Acting as a custom mascot can be a fun and rewarding experience, but can also be a challenging and tiring experience that puts performers at risk of various issues ranging from injuries to heat exhaustion. However, simply by following basic safety precautions, you can protect your performers and allow them to have an enjoyable, comfortable experience while in costume.
1. Make Smart Costume Decisions
You need to think carefully about the actual design of the mascot when designing your custom mascot costume. It is always best to avoid long tails, excessive material and other features which may be trip hazards or make it difficult for the performer to move around. Also, avoid pieces within the costume that could cause injuries should the performer fall.
2. Perform with an Escort
Mascots have significantly restricted vision and mobility, making even the simplest tasks, such as climbing stairs and walking near traffic, dangerous. The best solution is for mascots to always be accompanied by an escort, who should be responsible for explaining what is happening outside of the mascot’s field of vision, guiding the mascot, and protecting the performer from overly enthusiastic fans. The escort will also act as the character’s voice, and will respond verbally to the character’s gestures as they interact with the audience.
3. Practice Before the Performance
The mascot should run through the routine first out of costume and then in costume before the event. Difficult movements like walking on stairs with the mascot feet on should also be practiced well ahead of time. At this time, it is also very important to rehearse signals that will enable the mascot to communicate with their escort.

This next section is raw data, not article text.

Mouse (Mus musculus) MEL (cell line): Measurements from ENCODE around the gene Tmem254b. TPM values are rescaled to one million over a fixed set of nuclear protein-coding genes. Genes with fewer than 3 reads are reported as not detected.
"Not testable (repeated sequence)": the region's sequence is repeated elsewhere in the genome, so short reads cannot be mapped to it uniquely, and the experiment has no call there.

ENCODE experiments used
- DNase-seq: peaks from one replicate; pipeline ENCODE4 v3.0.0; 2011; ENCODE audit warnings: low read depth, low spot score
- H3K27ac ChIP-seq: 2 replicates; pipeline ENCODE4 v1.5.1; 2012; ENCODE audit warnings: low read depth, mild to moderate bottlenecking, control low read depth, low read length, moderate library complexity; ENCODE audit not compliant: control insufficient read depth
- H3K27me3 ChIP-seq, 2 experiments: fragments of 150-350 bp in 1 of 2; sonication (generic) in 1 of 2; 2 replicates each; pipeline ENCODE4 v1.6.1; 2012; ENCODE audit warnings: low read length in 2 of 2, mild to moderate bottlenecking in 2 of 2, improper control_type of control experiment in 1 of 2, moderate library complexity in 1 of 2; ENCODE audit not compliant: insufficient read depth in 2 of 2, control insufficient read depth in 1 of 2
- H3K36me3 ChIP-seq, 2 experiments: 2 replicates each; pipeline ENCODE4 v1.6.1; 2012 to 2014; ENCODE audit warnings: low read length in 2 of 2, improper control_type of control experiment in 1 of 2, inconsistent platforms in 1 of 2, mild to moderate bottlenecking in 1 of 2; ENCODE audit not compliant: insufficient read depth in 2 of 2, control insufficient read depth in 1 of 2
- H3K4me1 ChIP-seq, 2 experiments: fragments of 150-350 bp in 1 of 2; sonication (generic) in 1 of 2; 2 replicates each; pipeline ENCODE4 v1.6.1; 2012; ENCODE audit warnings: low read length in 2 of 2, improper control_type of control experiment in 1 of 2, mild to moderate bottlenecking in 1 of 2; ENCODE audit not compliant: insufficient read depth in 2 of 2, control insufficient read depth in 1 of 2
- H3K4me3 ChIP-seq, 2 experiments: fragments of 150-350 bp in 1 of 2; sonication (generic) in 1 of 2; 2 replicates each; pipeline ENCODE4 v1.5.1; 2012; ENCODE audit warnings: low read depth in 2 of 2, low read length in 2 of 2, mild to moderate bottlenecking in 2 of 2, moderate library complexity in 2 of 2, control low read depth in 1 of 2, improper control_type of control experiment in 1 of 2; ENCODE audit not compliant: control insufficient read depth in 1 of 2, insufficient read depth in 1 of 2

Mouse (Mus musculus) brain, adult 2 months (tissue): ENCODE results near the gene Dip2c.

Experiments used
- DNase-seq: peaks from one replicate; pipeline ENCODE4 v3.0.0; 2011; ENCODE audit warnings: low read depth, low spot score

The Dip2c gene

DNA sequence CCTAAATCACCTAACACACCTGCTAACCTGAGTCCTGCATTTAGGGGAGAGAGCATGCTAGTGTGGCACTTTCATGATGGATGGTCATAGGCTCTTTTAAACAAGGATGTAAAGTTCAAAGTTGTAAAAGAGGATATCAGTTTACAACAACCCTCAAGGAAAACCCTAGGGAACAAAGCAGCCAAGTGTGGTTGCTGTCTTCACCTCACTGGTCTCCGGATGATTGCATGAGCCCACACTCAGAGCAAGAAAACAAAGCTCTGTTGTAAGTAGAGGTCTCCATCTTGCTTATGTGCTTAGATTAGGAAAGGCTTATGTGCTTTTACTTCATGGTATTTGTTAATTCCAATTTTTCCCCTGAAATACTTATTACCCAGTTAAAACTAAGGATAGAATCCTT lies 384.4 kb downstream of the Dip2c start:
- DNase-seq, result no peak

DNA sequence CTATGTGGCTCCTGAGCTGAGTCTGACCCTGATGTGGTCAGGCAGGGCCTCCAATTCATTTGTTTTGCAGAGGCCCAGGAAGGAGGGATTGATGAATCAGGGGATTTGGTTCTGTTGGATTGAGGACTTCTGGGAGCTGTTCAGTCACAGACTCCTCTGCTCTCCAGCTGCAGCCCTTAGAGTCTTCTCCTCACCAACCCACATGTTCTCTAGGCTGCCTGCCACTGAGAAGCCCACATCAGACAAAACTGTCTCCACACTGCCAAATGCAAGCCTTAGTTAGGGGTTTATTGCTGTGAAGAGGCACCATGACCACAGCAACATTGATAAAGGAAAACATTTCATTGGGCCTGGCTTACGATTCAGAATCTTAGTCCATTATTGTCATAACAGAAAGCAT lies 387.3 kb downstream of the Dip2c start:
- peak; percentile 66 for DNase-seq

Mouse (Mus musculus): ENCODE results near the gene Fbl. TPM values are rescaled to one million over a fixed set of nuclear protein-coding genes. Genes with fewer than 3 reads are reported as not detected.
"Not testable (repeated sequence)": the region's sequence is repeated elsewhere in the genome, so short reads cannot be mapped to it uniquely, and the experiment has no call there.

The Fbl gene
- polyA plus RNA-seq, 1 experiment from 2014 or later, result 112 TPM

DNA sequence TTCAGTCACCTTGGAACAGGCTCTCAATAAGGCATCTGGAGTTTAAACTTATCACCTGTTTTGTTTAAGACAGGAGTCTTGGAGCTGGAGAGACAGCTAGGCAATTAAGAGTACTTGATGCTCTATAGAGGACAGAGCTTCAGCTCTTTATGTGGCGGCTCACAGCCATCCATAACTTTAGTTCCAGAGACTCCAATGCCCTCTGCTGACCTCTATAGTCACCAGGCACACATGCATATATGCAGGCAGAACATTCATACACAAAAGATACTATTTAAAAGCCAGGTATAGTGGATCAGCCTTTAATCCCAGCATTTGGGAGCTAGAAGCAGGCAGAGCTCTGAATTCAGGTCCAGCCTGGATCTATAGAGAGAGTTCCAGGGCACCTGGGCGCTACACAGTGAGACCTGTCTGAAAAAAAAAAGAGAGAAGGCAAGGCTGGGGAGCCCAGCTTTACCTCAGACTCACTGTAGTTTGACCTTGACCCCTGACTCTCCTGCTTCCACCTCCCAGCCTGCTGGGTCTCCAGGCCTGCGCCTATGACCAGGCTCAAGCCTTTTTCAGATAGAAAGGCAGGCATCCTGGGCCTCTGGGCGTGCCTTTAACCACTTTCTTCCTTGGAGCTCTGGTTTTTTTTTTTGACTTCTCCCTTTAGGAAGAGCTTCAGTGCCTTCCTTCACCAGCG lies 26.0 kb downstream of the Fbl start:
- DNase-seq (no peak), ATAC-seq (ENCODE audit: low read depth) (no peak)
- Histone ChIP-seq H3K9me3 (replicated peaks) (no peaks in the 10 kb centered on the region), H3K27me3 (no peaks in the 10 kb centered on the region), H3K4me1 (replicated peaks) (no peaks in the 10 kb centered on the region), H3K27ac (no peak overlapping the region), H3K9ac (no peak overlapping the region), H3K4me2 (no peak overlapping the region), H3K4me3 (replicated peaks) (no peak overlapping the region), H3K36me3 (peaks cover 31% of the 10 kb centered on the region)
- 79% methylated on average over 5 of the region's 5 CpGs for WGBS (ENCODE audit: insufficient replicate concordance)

4. Avoid Overheating
Including features such as a fan or cooling vest inside your custom mascot can help performers stay cooler, provided that this equipment does not add too much additional weight to the costume. Performers can also keep cool by wearing light, loose-fitting clothes. We recommend that the performer wear a t-shirt or tank top, a bandana or headband to keep hair back, and shorts or tights. Avoid sweatpants, trousers, long sleeved shirts or any other bulky clothing. The escort should always be on the lookout for signs that the mascot is suffering from any discomfort inside the costume.
5. Take Regular Breaks
The performer should typically spend 30 minutes, and never more than one hour, in costume before taking a break for anywhere between 15 minutes to half an hour. In hot temperatures, reduce performance times further and increase the length of breaks. Remember to drink plenty of water during break times to stay hydrated.
6. Keep the Costume Clean
Performers become hot and sweaty inside the mascot. To avoid the spread of bacteria and mold, air dry the costume completely before you store it or wash the costume. If you see mold within your mascot costume, do not wear it and contact your mascot costume manufacturer.
7. Choose the Right Performer
If you are looking to hire a new performer to be a mascot, you must bear in mind that not just anyone is suitable for this type of work. When considering someone who has never worked as a mascot before, you should be willing to have a trial run before the event. If the performer is not completely comfortable being in the costume, you need to find someone else. In addition to being comfortable as a mascot, your performer absolutely must have the right energy to perform effectively. This includes being able to make big gestures, convey emotions through the costume, and interact well with children. Remember, performers can be coached to improve their mascot acting skills!